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Talking about Lovie Lee and Homesick James

XM Radio Interview by Bill Wax Vol. 3

BILL WAX: Lovie Lee from the Earwig Record label, from his record, Good Candy. We heard a cut all about that candy called, Stick Candy. And the man responsible for putting these together is here in the studio with me and B.B. King’s Bluesville, and that’s Michael Frank.

Michael, what about Lovie Lee? Another piano player, I think you told us earlier, and one of the earlier times. He was one of the last piano player in–

MICHAEL FRANK: The Muddy Waters band, yeah. Lovie is–[laughs]–this is sounding like a broken record, but this really is the truth. Lovie was a guy playing a few little gigs around Chicago, and I would see him, and I love piano players, and old time piano players.

And I ran into Lovie and just started getting friendly with him, and I found out that he had his own label. In fact, I probably bought one of his LPs that he had had pressed up, much like I had bought Sunnyland’s. And he had great musicians on it, and I liked his playing and his singing. To me, he reminded me of sort of like a Joe Turner type of a voice, but with sort of a blend between Sunnyland and Little Brother Montgomery type of a piano style. And so I thought that was kind of interesting.

And he had a sense of humor about him in his lyrics, and a sort of mischievous way of his presence, and a sort of regal way of presented bearing, himself.

So just in finding out that he had a label with really interesting sidemen on it, that were never really been properly distributed or presented, packaged, or anything, even mastered properly, I asked him about putting it out and licensed it from him. And I had to spend a lot of time in the studio to get the sound quality up. So another one of those lessons that I had.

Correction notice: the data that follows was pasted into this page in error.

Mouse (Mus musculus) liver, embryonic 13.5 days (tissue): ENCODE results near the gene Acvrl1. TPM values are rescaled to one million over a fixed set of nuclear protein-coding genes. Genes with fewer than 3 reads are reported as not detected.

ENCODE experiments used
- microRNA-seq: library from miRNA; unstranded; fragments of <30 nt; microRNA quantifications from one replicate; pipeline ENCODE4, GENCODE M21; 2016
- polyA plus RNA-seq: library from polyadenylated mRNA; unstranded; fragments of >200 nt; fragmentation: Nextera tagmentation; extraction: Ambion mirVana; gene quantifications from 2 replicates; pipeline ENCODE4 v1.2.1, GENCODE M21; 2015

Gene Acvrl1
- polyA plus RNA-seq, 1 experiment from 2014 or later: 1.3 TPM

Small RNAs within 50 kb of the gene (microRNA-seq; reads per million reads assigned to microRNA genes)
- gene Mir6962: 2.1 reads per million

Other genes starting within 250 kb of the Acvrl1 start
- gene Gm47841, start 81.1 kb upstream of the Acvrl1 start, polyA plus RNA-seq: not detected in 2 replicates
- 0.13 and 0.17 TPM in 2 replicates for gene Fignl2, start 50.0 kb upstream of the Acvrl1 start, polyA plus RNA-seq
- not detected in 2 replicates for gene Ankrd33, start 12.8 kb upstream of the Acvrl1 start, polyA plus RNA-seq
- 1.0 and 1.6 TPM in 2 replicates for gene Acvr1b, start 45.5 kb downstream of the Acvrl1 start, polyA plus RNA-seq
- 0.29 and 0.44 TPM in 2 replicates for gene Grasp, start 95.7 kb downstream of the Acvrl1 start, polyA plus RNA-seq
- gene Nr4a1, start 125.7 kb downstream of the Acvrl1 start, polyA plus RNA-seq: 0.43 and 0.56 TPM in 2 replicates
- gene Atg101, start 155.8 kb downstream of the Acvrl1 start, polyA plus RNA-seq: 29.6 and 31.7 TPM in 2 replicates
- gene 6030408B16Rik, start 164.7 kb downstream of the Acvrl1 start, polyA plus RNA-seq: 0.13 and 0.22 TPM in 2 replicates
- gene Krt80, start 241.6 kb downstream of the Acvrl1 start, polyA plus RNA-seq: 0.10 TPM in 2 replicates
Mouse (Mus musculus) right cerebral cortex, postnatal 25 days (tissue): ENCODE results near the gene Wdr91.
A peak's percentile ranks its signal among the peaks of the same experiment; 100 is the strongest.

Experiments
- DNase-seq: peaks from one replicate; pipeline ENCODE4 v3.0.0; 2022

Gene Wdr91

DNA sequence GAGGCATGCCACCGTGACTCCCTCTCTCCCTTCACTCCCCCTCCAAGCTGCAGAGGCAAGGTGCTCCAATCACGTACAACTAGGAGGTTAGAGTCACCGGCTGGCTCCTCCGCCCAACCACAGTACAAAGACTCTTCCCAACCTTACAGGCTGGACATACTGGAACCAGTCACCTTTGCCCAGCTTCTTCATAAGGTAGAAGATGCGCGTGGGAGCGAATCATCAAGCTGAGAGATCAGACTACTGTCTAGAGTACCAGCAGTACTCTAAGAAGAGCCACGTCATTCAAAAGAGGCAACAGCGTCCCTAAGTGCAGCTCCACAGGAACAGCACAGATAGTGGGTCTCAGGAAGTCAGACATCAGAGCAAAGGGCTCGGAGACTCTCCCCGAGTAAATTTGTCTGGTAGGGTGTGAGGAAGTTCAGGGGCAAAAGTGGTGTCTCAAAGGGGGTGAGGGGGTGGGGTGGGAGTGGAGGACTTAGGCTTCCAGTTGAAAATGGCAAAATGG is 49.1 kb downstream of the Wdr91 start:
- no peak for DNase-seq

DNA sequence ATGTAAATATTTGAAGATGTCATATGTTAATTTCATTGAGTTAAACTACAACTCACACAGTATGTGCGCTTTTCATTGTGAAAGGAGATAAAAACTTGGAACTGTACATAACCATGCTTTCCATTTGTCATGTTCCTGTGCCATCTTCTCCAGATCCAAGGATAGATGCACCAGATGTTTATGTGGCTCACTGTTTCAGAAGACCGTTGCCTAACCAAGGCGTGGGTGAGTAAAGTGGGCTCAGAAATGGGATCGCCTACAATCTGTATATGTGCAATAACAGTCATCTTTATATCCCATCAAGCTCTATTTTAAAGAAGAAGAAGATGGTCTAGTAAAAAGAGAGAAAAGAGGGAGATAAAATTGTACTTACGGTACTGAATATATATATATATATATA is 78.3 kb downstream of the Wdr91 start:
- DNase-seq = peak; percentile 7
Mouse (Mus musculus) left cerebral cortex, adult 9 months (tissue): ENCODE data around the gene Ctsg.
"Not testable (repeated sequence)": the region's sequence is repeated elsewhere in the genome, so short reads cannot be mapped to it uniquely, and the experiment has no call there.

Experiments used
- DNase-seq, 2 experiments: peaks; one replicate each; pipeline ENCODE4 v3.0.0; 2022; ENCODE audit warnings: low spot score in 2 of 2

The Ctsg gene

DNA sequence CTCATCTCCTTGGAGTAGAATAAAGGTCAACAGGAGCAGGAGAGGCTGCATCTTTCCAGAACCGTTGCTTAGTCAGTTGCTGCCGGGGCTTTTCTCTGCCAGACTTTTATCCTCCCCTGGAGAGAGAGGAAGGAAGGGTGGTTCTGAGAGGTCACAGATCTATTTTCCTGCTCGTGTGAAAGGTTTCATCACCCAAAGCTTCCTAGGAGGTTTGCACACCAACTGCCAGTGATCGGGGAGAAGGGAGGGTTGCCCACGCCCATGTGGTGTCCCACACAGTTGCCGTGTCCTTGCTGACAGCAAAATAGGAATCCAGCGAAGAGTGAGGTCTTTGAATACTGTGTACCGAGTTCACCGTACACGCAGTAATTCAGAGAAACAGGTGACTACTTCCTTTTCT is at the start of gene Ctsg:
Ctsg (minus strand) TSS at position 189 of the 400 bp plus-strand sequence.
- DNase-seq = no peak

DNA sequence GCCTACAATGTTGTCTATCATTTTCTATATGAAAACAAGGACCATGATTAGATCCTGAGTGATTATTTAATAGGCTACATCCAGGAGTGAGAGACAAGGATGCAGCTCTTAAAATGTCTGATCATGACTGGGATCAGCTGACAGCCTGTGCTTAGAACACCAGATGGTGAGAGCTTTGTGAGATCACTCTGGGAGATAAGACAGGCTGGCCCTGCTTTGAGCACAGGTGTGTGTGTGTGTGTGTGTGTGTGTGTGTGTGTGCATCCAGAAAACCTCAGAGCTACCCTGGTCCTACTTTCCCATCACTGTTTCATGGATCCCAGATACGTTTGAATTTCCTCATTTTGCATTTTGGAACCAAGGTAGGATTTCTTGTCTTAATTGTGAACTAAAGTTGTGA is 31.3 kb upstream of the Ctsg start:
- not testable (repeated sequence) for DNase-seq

BILL WAX: Recorded in their house?

MICHAEL FRANK: It was recorded in a studio, the studio was okay. But what I found out later was that the engineer was a guy who was busy like, multi-tasking, and he would like, put the tape on and then go do something else. So some of the recording was bad. And then he didn’t tell Lovie, or other people that did sessions with him, that they should keep the multi-track tape. So in order to save money, Lovie walked out with 2-track mixes and not the multi-tracks, okay?

BILL WAX: Now you’re really old school.

MICHAEL FRANK: And he didn’t have a decent piano in the studio, and there were problems with the electric piano. So I had to do a lot of tweaking.

This was before the days of Pro Tools. There were earlier versions of technology where you could fix things. But I had to do a lot of work to make the piano sound like a real piano, and to fix stuff, and send out some of his tapes to a special mastering engineer to make it really–.

But the recordings were exciting because he had Vance Kelly, Eddie Taylor, Lurrie Bell, and I think even Hubert Sumlin maybe, on some of these tracks. In the band he had Carey Bell and his son, Steve Bell, playing harmonica, I think he had Odie Payne maybe, on some of the drums. I mean, he had great musicians. So I was excited by that, just listening. And they were great performances.

And Lovie didn’t do cover tunes, either. His songs were derivative sometimes, like Vicksburg Blues, but they were his own stories with their own storyline. He was a pretty good storyteller and had a sense of humor. Some of them are kind of risqué. And I like to hear Lovie’s stories about problems with his band, why people were in and out of the band, and various people like that.

Oh, his son, Douglas Watson, was on some of those, too. Douglas is a bass player who’s now become a bandleader, moved to Canada early on, and is doing quite well in Canada, has his own records out. But he was, at that time, not even living in Chicago, but was on those records, too. I forgot about him.

BILL WAX: Amazing. So now let’s move. Piano player, Lovie Lee.

***

BILL WAX: One of my favorite guitar players, guy named Homesick James.

MICHAEL FRANK: [laughs]

BILL WAX: And the disc you did with him was going back in the times.

MICHAEL FRANK: Oh yeah.

BILL WAX: Well, what about Homesick James?

MICHAEL FRANK: One word that might describe Homesick would be “mercurial.”